In a chapter entitled “A Few Things Regarded as Barbarous and Cruel: The Law of War before the 1970s,” Rabkin and Yoo review the common historic acceptance of attacks against civilians and their property. To underscore the effectiveness of such attacks, they quote Civil War General Philip Sheridan, who wrote in his memoirs that “reduction to poverty brings prayers for peace more surely and more quickly than does the destruction of human life.” The authors could be misinterpreted as callous, but in context they are not. They are descriptive, identifying the absence of prohibitions of a broad range of attacks on civilian infrastructure and property. They note that “editorials in The New York Times defended the fire-bombings of Hamburg and Dresden when they occurred. Even the use of atomic bombs against Japan won broad support in American opinion at the time.” Rabkin and Yoo urge that “we should hesitate to conclude that advocates for humanitarian constraint in our era have better principles than the greatest western war leaders of earlier times.”

II. The Law of Armed Conflict

History teaches that appeals to international law have not stopped the development and use of increasingly effective weapons. Yet attempting to limit the development and use of robotic, cyber, and space weapons by law constitutes the prevailing approach of mainstream public international law professors and practitioners (“specialists”).

Rabkin and Yoo are strong skeptics of the Law of Armed Conflict as understood by most specialists. That Law is comprised of the United Nations Charter, the Geneva Conventions and some of the Additional Protocols, and the statements and actual practice of states (referred to as “customary international law”). Most specialists believe that the U.N. Charter only allows nations to use force in response to an armed attack or in self-defense to preempt an imminent threat. Rabkin and Yoo demonstrate that this interpretation does not reflect the reality of great power practice. They provide examples such as the U.S. blockade during the Cuban Missile Crisis, NATO’s intervention in the former Yugoslavia, and the Israeli destruction of Iraq’s Osirak reactor.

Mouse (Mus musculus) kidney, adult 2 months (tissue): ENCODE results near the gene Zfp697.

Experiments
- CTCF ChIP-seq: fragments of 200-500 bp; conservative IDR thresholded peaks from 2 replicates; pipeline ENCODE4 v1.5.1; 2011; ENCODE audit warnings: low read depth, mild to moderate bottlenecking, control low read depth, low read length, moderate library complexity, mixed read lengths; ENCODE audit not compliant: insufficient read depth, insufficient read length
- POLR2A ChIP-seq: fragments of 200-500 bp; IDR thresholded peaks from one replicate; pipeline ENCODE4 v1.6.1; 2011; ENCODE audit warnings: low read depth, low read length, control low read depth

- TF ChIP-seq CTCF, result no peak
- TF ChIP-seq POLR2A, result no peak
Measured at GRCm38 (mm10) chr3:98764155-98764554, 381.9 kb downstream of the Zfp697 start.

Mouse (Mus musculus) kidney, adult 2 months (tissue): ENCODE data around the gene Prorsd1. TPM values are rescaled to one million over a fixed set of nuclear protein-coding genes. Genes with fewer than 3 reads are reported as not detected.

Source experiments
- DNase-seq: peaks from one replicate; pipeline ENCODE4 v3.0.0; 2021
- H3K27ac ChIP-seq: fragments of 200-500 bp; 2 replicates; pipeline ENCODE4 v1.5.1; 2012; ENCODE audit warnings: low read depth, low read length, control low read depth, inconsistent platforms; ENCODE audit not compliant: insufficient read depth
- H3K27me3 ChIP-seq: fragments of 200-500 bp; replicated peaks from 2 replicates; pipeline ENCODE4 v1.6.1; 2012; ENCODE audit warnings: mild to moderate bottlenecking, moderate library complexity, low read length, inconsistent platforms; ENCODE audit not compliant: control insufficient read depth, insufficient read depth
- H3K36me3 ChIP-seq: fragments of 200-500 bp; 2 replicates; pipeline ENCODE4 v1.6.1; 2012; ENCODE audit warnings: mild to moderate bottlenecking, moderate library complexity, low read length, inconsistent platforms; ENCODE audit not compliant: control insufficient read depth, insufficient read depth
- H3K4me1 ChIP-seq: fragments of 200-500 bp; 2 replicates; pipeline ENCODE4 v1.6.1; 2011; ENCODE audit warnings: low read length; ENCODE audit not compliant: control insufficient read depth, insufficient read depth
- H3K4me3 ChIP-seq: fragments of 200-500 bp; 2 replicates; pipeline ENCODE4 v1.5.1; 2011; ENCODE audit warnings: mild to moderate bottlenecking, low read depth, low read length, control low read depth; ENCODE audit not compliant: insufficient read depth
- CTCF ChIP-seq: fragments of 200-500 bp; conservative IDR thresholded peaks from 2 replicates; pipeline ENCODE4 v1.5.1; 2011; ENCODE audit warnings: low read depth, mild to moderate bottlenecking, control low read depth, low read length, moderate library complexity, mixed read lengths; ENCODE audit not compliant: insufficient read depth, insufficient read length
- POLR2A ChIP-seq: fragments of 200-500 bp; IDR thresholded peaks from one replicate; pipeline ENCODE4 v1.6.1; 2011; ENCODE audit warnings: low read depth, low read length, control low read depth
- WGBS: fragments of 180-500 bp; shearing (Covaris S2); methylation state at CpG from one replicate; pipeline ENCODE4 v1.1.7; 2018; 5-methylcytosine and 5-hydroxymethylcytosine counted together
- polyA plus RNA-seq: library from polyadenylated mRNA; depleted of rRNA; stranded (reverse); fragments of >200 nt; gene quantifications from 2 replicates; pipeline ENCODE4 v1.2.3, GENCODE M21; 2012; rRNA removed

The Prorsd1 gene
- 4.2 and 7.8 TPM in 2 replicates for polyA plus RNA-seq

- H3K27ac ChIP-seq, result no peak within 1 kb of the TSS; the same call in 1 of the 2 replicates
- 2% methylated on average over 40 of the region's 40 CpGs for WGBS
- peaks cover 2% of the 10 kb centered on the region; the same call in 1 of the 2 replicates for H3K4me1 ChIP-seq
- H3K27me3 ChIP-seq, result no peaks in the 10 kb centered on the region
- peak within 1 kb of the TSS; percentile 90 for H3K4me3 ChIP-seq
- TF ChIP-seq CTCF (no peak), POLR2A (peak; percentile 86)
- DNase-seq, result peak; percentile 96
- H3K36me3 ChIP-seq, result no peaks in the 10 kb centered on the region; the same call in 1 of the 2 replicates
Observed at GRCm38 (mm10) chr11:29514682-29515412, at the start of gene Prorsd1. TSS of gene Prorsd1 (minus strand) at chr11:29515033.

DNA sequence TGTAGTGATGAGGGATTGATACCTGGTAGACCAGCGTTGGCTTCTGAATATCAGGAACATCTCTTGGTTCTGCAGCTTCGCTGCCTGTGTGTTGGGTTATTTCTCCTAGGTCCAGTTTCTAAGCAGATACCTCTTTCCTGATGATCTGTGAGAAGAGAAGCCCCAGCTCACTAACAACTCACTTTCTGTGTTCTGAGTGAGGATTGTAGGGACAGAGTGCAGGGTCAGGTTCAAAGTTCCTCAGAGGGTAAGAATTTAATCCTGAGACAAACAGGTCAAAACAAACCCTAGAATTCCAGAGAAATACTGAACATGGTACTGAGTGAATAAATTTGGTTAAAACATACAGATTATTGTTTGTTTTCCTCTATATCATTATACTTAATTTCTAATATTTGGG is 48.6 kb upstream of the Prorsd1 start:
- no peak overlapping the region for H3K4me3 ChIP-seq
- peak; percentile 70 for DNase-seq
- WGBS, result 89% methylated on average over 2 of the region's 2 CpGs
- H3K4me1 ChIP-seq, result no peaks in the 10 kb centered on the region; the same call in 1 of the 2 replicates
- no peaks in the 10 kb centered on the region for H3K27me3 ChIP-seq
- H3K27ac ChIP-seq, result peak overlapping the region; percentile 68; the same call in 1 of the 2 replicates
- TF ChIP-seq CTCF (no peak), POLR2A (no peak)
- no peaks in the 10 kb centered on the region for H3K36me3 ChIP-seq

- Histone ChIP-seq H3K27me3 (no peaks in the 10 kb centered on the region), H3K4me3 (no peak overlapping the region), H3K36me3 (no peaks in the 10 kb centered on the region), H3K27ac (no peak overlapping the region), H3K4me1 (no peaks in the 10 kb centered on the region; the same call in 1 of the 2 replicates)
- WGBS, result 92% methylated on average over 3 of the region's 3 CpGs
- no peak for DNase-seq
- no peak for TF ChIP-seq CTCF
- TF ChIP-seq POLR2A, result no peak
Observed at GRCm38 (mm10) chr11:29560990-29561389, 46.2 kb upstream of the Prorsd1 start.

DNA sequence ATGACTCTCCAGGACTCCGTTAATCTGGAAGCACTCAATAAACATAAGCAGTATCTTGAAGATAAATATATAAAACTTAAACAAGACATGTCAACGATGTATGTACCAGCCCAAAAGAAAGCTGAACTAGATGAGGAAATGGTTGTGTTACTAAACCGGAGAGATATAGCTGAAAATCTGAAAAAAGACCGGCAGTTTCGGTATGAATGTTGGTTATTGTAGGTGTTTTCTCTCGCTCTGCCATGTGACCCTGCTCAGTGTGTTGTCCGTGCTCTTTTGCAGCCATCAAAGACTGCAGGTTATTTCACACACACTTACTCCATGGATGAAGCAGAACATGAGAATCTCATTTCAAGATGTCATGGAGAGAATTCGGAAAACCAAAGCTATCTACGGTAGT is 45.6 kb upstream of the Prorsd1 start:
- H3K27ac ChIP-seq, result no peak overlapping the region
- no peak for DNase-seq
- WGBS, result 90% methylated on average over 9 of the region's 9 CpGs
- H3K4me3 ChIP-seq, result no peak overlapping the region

The authors’ main objections are directed to the 1977 Additional Protocol I to the Geneva Conventions (“AP I”), which elevated non-state actors such as independence movements and guerillas to the level of nations and expanded the definition of civilian targets that were not to be attacked. They describe AP I—which the U.S. has not ratified—as instituting a significant break with the history and practice of the Law of Armed Conflict.

A chapter entitled “How the Law of War Was Hijacked” describes the authors’ view of the politics behind AP I and subsequent interpretations of the Law of Armed Conflict by the International Committee of the Red Cross and advocacy organizations, and occasionally by international tribunals. Their thesis is that the law “has become an arena for ideological struggle between advanced and developing nations.” They describe the hypocrisy of the specialists and the lack of great power acceptance of many prevailing precepts. Although they make their argument in a thorough and reasoned fashion, many serious and distinguished people will thoroughly reject their thesis, reasoning, and conclusions. Those disagreements will not be settled here. For present purposes, it is sufficient to note that, apart from fundamental matters such as genocide, the Law of Armed Conflict rarely has precise and unalterable content. Rather, it is living, evolving, and subject to debate.